Last night I decided would be a good time to try out my new acquisitions, having taken them from the “little cellar” and bunged them in the fridge to get down to just the right temperature. When I have my little tasting sessions I like to go from the weaker beers all the way through to the stronger – so I started with the 4.5% ABV Wychcraft. The label describes Wychcraft as a blonde beer combining the four elements to “create a truly magical brew”. Wychcraft pours a fantastic amber colour, with a nice head that doesn’t fade too quickly and leaves some slight lacing down the glass. The first thing which hit me was a very citrusy smell, probably from the fact that this is “thrice hopped” – eventually that citrus would define itself more clearly as a combination of grapefruit, lime and marmalade, getting sweeter as time went on. There is a nice refreshing tartness to the beer, and having been hopped three times, hops are clearly at the forefront of both nose and taste. With such a citrus element to the beer it is unsurprisingly zingy on the tongue, although I found it left a slight catch in the back of my throat. In general though it is a nice refreshing beer I could happily imagine drinking in a beer garden over a Ploughman’s lunch.


Next up was the 4.7%ABV Circlemaster, an organic pale ale. Like the Wychcraft this poured amber, although the head failed quicker and left very little lacing on the glass. There was a very faint smell in general from this, touches of grass and hops but otherwise very little to get my nostrils going, almost the same with the taste, yes it was nice, but in a rather bland “at least it is better than most mass produced stuff” sense. In the mouth the overarching feel is of softness with just a touch of bitterness and yes I can imagine it being refreshing, but by the time I got two thirds of the way down it was thin and lacking in flavour, it has no staying power. The best thing about this beer was the label.

Leaving behind the lighter beers, it was time to try the Black Wych, described on the label as a “Spell Binding Stout”. I am a big fan of stouts, having been brought up by my eldest brother to think of Guinness as the height of manly drinking – thus it was no surprise that my first ever legal beer was a Guinness. These days I steer clear of the Liffey Water, say it quietly but I prefer Beamish of the mass produced Irish stouts – although I am yet to try the O’Hara Stout, but it is high on my list for stuff to try for my birthday weekend in Ireland. But I digress, back to the idyllic English countryside. Black Wych pours dark, very dark, so dark it is practically opaque – I even put it right up next to a light and couldn’t see through it. The head was the same colour as comes on an espresso in an Italian café, and boy is this stuff thick. The coffee theme continues in the nose, lots and lots of roasted coffee beans, with a subtle burnt chocolate undertone, which almost smothers a burnt caramel twist. I was excited about this one, and the first mouthful didn’t let me down, with the espresso theme of roasted bitterness bursting on to my tongue. However, it wasn’t the “velvety smooth stout” that the label promised, it is very dry, perhaps some oats would have smoothed it out. Not that it was bad, just not what I was expecting. This was a very fine pint, one that would go well with bowls of stew and open fires in the middle of winter.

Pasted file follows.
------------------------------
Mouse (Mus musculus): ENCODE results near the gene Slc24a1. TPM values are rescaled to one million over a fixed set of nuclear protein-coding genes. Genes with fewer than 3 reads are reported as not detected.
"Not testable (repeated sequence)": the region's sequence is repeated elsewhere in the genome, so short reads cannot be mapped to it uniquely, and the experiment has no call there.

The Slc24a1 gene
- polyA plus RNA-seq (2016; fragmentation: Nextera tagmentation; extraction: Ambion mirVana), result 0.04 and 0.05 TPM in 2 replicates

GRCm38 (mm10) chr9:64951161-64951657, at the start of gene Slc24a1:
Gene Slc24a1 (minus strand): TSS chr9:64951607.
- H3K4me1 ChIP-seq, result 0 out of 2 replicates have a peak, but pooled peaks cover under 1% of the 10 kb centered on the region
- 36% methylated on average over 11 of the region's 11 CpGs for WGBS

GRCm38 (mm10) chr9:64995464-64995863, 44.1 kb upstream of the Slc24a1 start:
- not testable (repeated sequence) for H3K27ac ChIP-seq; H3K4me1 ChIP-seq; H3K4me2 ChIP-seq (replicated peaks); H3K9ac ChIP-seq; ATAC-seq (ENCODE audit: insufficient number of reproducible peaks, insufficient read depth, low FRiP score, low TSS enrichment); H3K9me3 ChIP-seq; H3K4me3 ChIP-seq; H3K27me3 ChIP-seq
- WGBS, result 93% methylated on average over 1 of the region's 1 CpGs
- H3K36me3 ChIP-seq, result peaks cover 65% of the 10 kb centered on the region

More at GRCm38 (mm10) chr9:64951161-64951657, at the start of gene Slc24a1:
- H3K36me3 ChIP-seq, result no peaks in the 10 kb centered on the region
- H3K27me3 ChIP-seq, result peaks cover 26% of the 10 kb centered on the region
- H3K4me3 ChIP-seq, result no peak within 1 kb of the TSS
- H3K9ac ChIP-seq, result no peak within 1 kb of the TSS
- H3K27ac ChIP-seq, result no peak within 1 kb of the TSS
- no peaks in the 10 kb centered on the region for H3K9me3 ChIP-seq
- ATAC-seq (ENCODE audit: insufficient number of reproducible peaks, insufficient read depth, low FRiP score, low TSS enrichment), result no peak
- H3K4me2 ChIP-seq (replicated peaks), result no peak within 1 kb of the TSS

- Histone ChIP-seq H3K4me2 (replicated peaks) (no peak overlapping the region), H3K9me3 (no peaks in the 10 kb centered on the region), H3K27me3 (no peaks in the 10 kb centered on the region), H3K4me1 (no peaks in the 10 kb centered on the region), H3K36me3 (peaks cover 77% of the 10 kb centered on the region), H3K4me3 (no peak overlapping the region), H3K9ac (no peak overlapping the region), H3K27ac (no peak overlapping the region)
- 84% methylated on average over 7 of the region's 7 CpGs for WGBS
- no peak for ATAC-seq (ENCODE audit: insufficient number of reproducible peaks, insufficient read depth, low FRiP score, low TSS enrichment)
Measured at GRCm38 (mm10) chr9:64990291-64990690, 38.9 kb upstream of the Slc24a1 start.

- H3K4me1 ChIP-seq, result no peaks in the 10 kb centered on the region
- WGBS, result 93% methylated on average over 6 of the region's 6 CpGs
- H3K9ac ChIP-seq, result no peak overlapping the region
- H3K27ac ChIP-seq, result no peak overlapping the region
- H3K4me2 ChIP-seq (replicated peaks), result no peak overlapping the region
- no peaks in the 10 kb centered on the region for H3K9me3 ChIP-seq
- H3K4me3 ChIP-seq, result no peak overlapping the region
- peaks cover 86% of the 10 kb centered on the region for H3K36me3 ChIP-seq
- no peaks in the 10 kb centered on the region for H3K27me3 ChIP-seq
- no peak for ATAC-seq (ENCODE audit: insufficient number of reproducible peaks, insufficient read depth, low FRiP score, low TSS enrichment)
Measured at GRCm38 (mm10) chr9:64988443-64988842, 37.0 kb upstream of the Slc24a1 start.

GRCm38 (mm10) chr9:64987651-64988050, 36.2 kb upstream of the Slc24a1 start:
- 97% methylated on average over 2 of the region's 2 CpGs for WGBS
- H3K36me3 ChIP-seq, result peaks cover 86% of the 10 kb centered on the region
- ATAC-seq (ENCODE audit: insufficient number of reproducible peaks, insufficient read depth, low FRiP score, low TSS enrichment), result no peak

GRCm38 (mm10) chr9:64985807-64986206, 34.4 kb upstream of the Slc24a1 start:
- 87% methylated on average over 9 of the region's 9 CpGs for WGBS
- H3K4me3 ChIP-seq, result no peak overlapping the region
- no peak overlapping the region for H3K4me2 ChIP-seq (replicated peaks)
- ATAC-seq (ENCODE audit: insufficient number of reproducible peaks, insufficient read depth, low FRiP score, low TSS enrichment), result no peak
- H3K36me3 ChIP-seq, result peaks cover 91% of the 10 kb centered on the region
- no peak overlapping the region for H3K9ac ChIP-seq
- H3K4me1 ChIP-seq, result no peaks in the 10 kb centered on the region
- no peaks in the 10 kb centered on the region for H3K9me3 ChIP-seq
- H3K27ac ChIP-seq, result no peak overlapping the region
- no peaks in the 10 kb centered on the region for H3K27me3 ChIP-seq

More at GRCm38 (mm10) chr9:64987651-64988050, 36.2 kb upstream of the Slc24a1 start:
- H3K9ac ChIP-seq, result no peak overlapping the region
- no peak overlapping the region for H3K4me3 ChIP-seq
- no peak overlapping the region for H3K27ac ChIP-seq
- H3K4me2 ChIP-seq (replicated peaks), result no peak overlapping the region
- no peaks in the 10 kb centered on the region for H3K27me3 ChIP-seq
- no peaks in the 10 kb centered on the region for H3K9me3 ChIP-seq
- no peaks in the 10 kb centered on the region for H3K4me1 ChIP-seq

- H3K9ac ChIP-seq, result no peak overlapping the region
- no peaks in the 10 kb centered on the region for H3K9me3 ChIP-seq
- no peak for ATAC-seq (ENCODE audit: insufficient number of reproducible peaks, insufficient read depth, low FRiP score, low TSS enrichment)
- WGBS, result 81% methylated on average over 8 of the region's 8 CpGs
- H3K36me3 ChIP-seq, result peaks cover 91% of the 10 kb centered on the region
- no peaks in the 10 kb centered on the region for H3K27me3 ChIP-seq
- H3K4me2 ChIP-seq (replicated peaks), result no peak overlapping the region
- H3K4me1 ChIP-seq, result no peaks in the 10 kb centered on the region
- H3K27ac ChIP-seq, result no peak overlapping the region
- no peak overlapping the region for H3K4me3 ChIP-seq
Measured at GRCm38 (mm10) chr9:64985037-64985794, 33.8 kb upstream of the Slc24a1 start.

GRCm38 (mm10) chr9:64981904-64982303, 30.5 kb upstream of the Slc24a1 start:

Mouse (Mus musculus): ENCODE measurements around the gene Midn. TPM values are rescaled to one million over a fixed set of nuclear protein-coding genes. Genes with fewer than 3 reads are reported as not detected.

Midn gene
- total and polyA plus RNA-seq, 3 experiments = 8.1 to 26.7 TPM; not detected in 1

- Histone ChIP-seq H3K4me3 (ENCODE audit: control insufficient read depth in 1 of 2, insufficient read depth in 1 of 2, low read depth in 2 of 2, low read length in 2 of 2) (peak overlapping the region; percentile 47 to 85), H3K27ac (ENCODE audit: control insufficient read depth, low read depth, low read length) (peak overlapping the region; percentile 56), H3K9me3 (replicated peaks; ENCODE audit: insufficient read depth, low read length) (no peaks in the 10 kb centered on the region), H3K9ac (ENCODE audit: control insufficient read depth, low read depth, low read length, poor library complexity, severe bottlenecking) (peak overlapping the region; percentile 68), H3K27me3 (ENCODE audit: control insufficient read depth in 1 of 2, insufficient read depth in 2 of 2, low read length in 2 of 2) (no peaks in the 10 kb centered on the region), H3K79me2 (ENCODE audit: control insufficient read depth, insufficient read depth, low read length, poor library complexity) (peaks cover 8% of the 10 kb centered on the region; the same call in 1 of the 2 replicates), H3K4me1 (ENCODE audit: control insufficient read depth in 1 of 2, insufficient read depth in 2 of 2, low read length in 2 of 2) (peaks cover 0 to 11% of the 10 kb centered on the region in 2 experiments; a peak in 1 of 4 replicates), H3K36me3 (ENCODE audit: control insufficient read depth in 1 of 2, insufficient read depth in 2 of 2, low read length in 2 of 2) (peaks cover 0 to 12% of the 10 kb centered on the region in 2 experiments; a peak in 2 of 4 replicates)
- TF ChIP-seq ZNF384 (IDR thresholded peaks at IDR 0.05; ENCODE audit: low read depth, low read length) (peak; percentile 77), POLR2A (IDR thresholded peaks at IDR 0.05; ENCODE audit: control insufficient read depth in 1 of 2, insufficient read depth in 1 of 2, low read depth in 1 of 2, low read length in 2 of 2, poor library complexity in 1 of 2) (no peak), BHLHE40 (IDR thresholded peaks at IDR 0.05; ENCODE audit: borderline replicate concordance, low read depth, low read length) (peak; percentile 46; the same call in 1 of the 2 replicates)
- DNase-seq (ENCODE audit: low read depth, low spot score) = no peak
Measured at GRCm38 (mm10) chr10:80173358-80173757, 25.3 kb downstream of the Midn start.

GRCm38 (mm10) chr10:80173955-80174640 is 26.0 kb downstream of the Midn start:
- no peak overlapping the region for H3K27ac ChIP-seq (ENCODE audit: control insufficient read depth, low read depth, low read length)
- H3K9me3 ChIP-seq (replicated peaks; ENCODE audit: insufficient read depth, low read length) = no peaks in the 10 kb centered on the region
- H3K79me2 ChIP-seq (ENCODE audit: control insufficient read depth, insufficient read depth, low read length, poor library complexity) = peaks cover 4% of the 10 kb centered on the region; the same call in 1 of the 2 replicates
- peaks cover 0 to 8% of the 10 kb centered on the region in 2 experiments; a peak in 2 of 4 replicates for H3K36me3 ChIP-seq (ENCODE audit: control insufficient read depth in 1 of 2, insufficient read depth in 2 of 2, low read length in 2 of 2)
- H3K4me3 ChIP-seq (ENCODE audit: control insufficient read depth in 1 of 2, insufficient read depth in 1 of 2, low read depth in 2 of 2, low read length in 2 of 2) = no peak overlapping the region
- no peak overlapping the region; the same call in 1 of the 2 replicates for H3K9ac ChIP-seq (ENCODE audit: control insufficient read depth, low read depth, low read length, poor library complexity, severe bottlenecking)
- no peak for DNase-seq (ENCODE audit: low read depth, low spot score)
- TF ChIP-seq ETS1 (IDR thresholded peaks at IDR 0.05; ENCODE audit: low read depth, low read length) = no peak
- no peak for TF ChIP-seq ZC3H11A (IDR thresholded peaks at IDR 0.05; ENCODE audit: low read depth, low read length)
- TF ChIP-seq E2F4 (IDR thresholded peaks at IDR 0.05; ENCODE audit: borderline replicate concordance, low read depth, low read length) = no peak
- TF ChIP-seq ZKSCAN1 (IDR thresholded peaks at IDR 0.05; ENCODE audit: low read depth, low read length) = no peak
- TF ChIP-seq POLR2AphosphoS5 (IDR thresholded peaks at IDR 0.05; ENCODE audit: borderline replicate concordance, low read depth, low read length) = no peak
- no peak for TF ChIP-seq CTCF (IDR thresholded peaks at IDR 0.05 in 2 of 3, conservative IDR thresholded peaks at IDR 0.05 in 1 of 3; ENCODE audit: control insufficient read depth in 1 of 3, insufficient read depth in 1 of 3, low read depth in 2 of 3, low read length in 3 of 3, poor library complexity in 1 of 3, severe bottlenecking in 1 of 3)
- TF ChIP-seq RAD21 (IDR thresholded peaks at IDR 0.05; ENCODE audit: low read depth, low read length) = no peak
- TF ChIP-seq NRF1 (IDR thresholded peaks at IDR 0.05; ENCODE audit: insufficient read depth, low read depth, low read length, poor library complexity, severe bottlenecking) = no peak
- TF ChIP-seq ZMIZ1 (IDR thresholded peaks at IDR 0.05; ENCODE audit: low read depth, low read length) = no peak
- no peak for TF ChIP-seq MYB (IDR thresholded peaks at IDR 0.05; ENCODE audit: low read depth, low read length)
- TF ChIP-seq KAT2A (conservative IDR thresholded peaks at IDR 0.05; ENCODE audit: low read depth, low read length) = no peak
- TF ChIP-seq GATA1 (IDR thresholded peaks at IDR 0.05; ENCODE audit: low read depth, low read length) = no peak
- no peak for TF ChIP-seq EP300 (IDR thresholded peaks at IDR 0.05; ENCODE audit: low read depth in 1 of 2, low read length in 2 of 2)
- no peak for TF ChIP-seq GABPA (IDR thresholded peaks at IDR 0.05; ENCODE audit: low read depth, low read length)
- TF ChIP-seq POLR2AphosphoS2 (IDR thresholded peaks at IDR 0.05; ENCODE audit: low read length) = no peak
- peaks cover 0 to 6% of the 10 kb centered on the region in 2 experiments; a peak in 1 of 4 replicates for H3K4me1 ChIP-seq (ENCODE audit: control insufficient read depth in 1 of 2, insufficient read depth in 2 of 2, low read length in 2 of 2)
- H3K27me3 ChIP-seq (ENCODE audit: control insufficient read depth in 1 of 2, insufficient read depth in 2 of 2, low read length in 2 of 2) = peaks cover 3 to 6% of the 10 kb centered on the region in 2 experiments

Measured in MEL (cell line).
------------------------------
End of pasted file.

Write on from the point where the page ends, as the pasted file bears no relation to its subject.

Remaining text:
Last but by no means least came the 5.2% Hobgoblin and this was the crowning glory of my evening, although I have to admit that the smell of Mrs Velkyal’s shortbread wafting from the oven put up a brave fight. Pouring it into my 600ml IKEA glass, it was deep red, when held up to the light it was like a fire ruby, and had an ivory head. The smell of this beer was sweet, reminding me of three of my favourite things in life, condensed milk (loved condensed milk sandwiches as a kid), tablet and povidla – the English translation of “plum jam” just doesn’t do povidla justice. On drinking, this was just an explosion of fruit, big juicy amounts of fruit – was about to say buttery but that is most likely the nearly ready cookies Mrs Velkyal is baking. In the mouth this was a wonderfully smooth beer, like liquid jam that had just the barest trace of bitterness. Is it obvious yet that I enjoyed this beer lots and lots?

So there we have it, four very good beers all available in Prague at decent prices.

Beyond January

Dry January is over, but my beer fast continues. Well, it continues until Friday. As a general rule I only drink at the weekend, thus my win...